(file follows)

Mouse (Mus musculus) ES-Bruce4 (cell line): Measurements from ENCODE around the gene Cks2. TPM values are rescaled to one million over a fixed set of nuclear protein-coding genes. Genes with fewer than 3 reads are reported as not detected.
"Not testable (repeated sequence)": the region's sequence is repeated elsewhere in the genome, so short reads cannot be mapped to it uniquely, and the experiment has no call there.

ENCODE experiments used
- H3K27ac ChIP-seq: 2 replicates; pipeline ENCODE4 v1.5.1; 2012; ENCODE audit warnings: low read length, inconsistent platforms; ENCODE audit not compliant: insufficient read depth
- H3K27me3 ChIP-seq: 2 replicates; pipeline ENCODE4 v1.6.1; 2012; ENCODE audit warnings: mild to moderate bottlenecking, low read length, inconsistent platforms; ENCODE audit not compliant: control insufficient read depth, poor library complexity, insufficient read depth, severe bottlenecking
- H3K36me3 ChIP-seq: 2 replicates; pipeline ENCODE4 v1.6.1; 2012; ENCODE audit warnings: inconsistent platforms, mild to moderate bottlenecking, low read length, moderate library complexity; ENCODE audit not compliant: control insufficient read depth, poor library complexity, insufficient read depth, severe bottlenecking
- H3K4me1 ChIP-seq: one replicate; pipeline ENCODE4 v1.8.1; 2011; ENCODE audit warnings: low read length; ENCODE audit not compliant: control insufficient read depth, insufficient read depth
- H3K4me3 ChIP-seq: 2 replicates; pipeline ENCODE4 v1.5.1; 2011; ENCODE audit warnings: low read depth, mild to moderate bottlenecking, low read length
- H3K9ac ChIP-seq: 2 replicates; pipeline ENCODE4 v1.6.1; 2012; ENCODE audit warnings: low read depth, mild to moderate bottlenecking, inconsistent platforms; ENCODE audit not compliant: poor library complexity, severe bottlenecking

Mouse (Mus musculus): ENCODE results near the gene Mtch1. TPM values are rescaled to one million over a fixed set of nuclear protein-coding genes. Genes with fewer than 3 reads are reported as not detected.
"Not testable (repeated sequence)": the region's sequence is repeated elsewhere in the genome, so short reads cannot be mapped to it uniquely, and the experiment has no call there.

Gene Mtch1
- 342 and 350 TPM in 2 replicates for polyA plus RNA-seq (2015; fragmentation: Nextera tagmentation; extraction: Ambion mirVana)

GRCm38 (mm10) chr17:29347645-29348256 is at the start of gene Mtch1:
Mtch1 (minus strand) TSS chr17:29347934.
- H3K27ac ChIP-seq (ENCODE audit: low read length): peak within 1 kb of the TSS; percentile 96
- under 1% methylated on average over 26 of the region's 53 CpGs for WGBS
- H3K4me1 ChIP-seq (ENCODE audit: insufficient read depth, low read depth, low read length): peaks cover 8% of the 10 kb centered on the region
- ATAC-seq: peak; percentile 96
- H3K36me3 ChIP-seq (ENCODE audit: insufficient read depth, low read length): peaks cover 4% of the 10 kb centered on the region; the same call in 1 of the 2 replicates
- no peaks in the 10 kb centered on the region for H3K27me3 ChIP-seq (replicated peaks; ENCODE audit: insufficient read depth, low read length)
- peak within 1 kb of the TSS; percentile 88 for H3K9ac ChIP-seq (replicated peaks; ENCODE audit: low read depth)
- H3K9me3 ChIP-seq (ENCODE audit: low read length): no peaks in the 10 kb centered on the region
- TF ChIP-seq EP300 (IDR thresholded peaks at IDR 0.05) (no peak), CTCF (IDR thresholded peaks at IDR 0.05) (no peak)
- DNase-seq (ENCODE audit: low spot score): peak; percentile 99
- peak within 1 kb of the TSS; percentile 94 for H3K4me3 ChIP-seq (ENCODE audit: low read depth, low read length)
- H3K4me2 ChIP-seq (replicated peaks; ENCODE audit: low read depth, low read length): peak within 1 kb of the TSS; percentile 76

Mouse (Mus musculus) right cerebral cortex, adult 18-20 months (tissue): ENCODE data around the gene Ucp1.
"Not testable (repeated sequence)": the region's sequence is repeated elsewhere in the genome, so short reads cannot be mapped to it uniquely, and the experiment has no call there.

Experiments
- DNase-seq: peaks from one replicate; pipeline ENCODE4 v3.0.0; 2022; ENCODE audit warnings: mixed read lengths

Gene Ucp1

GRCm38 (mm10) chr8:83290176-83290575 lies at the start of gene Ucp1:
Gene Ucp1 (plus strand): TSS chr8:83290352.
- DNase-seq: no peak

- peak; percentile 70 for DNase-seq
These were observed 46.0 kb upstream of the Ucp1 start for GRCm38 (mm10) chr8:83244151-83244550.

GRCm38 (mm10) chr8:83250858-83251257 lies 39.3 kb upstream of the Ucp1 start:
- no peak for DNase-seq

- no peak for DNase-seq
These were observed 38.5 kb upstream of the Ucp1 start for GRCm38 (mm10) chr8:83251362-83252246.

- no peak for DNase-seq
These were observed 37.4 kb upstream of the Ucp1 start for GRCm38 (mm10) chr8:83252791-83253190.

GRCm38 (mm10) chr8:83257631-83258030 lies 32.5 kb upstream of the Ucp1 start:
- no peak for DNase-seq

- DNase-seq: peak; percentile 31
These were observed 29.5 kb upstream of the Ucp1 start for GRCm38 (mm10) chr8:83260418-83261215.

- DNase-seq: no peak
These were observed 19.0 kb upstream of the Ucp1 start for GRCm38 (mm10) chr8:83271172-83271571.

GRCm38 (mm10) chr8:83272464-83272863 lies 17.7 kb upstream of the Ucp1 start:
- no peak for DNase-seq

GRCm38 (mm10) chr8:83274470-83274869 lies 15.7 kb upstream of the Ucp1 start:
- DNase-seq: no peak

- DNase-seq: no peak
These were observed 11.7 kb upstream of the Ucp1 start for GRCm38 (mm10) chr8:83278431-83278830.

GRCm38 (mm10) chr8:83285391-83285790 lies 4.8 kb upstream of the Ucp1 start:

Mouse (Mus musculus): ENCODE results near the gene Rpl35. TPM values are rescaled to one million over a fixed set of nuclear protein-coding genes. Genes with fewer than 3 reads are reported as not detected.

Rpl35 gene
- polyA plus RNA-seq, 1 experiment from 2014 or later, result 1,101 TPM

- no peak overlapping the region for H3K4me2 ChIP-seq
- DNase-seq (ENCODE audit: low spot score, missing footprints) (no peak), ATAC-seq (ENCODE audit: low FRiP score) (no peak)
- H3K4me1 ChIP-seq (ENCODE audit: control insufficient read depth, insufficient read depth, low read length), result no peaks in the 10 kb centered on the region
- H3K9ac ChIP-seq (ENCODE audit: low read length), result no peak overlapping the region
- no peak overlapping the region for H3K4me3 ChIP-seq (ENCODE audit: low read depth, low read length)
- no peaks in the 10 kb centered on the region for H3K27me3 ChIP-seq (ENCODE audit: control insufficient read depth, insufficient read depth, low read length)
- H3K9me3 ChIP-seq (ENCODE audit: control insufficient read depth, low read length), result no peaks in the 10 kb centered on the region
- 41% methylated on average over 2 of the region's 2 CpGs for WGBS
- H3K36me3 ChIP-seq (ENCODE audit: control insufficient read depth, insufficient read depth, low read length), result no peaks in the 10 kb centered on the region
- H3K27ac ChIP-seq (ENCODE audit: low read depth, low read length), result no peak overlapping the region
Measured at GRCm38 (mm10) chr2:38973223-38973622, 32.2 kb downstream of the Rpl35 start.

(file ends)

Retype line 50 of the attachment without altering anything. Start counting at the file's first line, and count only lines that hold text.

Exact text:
GRCm38 (mm10) chr8:83272464-83272863 lies 17.7 kb upstream of the Ucp1 start: